The following legend starts with Matsudaira Gozaemon Chikamasa (松平五左衛門近正, 1547-1600), the elder (karō, 家老) of the Ogyū branch (大給) of the Matsudaira family. The Ogyū branch was founded by Chikamasa´s great-grandfather Matsudaira Norimoto (松平乗元, 1446-1537) when he took over the Ogyū fief of the same name in Kamo district (加茂) of Mikawa province. It is said when Tokugawa Ieyasu´s retainer Ishikawa Kazumasa (石川数正, 1533-1593) deserted to Toyotomi Hideyoshi, the latter had suggested that Chikamasa should change sides too, but he refused and remained loyal to Ieyasu. In Tenshō ten (1590) Chikamasa followed Ieyasu when the latter marched with troops of Hideyoshi to the Kantō area to overthrow the Hōjō clan. Hideyoshi offered Ieyasu that he could have all lands of the defeated Hōjō whereupon he agreed and stayed in Kantō. In this course, Chikamasa was entrusted with the Sannokura fief (三蔵) in Kōzuke province with an income of 5.500 koku accompanied by the permission to establish his own family branch of the Ogyū-Matsudaira.
We are somewhere between the 18th year of Tenshō (1590) and the Battle of Sekigahara when the wife of a friend of Chikamasa whose details are not transmitted died. Chikamasa accompanied the funeral procession when suddenly literally out of the blue a terrible thunder-storm came up. Lightnings stroke to the side of the procession which did not know which way to turn so shocked by the strong winds and the torrential rain. A very dark cloud moved exactly above the coffin and a weird arm came out of her, trying to pull the coffin into the sky. Chikamasa acted intuitively, drew his sword with a loud combat cry and severed the arm of the unknown thing. The arm was on the spot inspected: It was coated with black fur and three pointed claws which shimmered like celadon. The participants of the funeral procession were astounded but agreed that it must be the arm of a kasha (火車 or 化車).
A kasha is a monster which is known to came down from the sky accompanied by blazing flames to grasp the bodies of those who were bad shortly before their death or lived a depraved life. Unfortunately it is not transmitted what the wife of Chikamasa´s fried did to evoke a kasha. The picture below shows a picture of that monster, drawn by Sawaki Sōshi (佐脇嵩之, 1707-1722) and published in Genbun two Genbun (元文, 1737) in his “Monster Encylopedia” or “Bestiary” called Hyakkai Zukan (百怪図巻).
Kasha from the Hyakkai Zukan. Please note the old pronunciation or quotation kuhasha or kwasha (くハ知や) respectively to the right side of the painting.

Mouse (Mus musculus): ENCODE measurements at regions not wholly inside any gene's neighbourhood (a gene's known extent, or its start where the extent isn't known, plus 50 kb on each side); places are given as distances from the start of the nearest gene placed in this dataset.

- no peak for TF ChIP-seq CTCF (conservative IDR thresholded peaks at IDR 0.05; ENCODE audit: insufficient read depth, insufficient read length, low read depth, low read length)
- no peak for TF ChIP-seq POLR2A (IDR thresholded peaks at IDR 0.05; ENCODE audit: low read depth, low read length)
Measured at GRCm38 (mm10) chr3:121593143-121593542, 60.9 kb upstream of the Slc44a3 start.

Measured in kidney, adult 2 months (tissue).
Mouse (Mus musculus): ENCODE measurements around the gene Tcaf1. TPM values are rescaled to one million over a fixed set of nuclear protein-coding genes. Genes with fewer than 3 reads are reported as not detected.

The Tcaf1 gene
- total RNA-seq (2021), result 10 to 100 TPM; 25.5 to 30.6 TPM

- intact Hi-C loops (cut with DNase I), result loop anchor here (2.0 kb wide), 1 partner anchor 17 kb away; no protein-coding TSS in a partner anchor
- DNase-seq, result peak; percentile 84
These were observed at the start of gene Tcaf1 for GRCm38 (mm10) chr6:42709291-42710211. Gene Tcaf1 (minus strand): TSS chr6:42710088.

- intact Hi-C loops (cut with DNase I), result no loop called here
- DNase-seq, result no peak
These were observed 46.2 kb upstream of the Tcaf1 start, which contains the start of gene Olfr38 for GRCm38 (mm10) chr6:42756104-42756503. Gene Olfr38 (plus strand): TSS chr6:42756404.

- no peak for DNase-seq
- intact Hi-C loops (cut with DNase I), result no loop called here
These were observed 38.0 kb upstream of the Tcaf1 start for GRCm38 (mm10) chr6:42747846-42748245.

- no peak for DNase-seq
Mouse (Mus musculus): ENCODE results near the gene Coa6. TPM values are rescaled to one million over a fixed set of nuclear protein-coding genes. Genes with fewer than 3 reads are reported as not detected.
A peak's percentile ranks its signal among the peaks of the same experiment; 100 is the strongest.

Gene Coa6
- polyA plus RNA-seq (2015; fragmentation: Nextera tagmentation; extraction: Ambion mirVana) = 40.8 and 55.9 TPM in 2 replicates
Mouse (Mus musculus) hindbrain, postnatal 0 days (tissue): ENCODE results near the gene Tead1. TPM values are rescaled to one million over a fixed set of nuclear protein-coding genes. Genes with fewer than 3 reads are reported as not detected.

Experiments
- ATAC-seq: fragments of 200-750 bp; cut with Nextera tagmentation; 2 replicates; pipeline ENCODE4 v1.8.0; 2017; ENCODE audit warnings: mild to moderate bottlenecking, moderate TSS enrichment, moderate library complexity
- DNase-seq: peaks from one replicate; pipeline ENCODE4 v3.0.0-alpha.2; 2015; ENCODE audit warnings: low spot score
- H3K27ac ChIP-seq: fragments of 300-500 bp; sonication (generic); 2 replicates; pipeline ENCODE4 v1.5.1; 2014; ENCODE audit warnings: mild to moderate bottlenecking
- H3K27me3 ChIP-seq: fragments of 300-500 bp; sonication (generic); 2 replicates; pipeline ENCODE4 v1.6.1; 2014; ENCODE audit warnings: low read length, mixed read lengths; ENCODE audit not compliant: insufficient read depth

“What a sharp sword,” noted one of those standing close to Chikamasa when he severed the arm of the kasha, and Chikamasa replied: “A work of Fujishima Tomoshige (藤島友重)!” And on the basis of this incident the blade got the nickname Kashakiri-Tomoshige (火斬り友重).
The first generation Tomoshige was active from the end of the Kamakura to the early Nanbokuchō period. He lived in Fujishima in Echizen province and there are two theories regarding his career as swordsmith. The first says that he studied under Sanekage (真景) *1 who lived in the neighboring province of Kaga and who was for his paret a student of Norishige. The second theory which was already published in the sword publication Tenshō Bon Mei Zukushi (天正本銘尽) from the Tenshō era (1573-1592) says that he was a student of Rai Kunitoshi who was introduced in chapter 13 (the smith who made the Hotarumaru). But dated blades of Tomoshige are only found from the Ōei era (応永, 1394-1428) and successive generations were active until the middle Edo period.
Some time after the “coffin incident,” Chikamasa´s daughter was married to Suwa Yorio (諏訪頼雄, ?-1631), the younger brother of Yorimizus (頼水, 1571-1641) who in turn was Lord of Suwa Castle (諏訪城) in Shinano province. Like in the case of Chikamasa, parts of the Suwa family followed Ieyasu to the Kantō area and stayed there. In the course of the wedding the Kashakiri-Tomoshige and a claw of the severad arm were granted by the father-in-law Chikamasa to his son-in-law Yorio. The story was of course also known by Yorimizu who ordered his younger brother to leave it to him. Yorimizu on the other hand inherited it – without claw – to his second son Yorisato (頼郷, 1597-1669) who was in the council of elders of Tokugawa Tsunashige (徳川綱重, 1644-1678), the older brother of the fifth Tokugawa-shōgun Tsunayoshi. This provenience of the Kashakiri-Tomoshige is to be found in the chronicle Kashakiri Tō no Ki (火車斬刀之記) written by Yorisato´s son Yorioto (頼音) in the third year of Enpō (延宝, 1675) but which is somewhat inaccurate. For example, Chikamasa is quoted with the characters (近政) instead of (近正) which are consistently published in all official family registers of the bakufu like the Kansei Chōshū Shokafu (寛政重修諸家譜).